Filmmaker Catherine Annau is determined to let Torontonians know about the Evergreen Brick Works, one brick at a time.
Annau, the writer, director and executive producer behind Brick by Brick, The Story of The Evergreen Brick Works, recently received the award of excellence from Heritage Toronto in the media category.
The award recognizes projects educating the public about aspects of Toronto’s archeological, built, cultural and natural heritage and history.
“It was a wonderful award to get,” Annau said. “I was really honoured to get it.”
The Evergreen Brick Works is a former industrial site nestled in the Don Valley, founded in 1889 as a brickyard. Today it is composed of a roughly 17,000 square metre industrial pad and a large park. Evergreen began restoring the site in 1998 and received city approval to redevelop the grounds in 2004, with the idea of fostering interest in green spaces by developing the abandoned buildings into a cultural centre.
Currently, the site is used to host events like a farmer’s market and children’s adventure camps.
When it was functional, the brickyard manufactured bricks for some of Toronto’s most historic buildings, including Old City Hall, the Ontario Legislature at Queen’s Park and Casa Loma. Annau decided to produce the documentary to bring some more attention to what she sees as one of Toronto’s hidden gems.
“The Toronto Brick Works was one of the most significant brick factories in Toronto,” she said. “It’s a very significant place in the city’s history and I think it’s wonderful that we’ve kept it, that it wasn’t just torn down.”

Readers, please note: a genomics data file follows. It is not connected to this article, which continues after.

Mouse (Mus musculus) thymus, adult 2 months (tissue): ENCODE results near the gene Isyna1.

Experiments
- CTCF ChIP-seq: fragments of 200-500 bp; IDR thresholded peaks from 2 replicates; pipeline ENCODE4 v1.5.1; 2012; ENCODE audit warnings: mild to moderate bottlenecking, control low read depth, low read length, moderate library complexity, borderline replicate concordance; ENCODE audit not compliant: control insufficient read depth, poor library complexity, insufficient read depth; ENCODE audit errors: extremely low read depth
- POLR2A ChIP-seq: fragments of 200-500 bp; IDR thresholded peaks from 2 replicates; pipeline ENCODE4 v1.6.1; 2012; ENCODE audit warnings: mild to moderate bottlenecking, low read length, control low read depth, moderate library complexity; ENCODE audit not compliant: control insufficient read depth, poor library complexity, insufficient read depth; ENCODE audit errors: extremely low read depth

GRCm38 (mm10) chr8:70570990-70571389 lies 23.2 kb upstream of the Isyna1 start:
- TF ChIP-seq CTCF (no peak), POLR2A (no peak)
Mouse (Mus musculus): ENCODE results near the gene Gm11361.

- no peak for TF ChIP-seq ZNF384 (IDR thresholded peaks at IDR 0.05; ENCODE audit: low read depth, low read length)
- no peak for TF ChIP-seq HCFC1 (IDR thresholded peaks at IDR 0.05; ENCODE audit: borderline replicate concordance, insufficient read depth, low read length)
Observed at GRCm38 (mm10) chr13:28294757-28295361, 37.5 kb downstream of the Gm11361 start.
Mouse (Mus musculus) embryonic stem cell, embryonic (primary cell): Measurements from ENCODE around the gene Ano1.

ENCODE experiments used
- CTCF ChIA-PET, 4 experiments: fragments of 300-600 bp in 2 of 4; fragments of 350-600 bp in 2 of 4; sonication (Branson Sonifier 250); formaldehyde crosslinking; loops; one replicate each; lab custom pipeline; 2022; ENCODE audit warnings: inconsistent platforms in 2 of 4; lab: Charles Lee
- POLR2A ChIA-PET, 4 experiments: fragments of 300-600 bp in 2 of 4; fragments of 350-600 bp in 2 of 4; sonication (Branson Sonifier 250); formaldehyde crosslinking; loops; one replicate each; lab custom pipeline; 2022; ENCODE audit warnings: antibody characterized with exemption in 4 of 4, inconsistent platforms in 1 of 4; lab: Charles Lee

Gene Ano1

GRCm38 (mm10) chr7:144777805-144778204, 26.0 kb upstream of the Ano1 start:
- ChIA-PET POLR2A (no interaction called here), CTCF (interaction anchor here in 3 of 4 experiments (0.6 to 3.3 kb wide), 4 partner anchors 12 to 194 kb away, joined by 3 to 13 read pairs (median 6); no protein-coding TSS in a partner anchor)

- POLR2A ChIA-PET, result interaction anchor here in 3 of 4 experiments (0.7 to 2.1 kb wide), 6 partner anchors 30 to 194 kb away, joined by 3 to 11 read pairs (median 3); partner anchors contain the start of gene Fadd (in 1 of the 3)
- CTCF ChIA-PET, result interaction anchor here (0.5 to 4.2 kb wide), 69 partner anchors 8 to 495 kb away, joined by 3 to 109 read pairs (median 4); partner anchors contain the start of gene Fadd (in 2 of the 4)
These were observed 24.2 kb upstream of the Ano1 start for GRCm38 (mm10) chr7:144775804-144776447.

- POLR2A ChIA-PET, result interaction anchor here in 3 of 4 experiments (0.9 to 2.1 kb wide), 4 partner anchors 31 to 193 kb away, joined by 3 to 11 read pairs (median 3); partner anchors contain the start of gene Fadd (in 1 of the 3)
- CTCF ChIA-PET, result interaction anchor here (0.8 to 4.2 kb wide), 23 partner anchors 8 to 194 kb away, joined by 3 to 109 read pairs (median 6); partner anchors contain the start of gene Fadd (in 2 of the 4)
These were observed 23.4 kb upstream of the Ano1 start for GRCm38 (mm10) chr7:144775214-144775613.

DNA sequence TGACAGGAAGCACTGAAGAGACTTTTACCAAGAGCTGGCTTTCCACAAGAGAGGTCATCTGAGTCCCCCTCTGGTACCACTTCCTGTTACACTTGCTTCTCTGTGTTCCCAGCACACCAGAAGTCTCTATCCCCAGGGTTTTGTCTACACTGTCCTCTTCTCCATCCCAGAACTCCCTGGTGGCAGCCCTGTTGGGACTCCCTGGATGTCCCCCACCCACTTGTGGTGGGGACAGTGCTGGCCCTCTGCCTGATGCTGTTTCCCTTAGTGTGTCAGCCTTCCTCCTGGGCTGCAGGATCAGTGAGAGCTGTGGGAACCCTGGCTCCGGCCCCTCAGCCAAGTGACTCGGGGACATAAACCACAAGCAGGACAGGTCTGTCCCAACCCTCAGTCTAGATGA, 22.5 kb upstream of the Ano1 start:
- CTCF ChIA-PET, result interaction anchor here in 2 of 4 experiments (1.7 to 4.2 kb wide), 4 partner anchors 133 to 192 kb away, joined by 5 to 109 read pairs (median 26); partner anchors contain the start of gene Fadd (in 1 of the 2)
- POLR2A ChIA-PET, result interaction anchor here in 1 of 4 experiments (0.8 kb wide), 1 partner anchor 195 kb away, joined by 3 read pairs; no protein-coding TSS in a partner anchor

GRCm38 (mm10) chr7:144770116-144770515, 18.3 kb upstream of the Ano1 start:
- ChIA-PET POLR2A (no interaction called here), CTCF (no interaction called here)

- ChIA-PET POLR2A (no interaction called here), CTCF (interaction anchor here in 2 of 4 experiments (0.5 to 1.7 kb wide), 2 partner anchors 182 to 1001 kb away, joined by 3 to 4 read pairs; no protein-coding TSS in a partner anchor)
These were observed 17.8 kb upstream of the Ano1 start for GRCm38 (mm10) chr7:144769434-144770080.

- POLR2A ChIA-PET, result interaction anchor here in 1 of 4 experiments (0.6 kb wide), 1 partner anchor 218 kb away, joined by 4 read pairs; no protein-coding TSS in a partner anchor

Annau was originally contacted by Evergreen and asked if she would be interested in the project. For her it was an easy decision.
“It was a project that really appealed to me,” she said. “I grew up in Toronto and was very curious about what the site was.”
The documentary aims to shed some light on what exactly the Evergreen Brick Works is as well as its history. The narrative follows Geoff Cape, executive director of Evergreen, in his quest to transform the site from 16 dilapidated, abandoned buildings into a multimillion-dollar ecological centre.
The cast includes former employees, who describe working at the brickyard as hell on earth, urban explorers, illegal partiers and others who utilized the site while it was abandoned.
“It was a very enigmatic space for people,” Annau said. “I spent a lot of time digging up stories, because we weren’t only telling the story of Evergreen’s construction of the site, but also the history of the site.”
For Annau the most fascinating part of the Evergreen Brick Works is the fact that it’s so detached from the rest of the city.
“Because of the walls of the old quarry, and the park is in a bit of a ditch, you don’t hear the traffic at all,” she said. “You feel like you’re in the middle of the country.”
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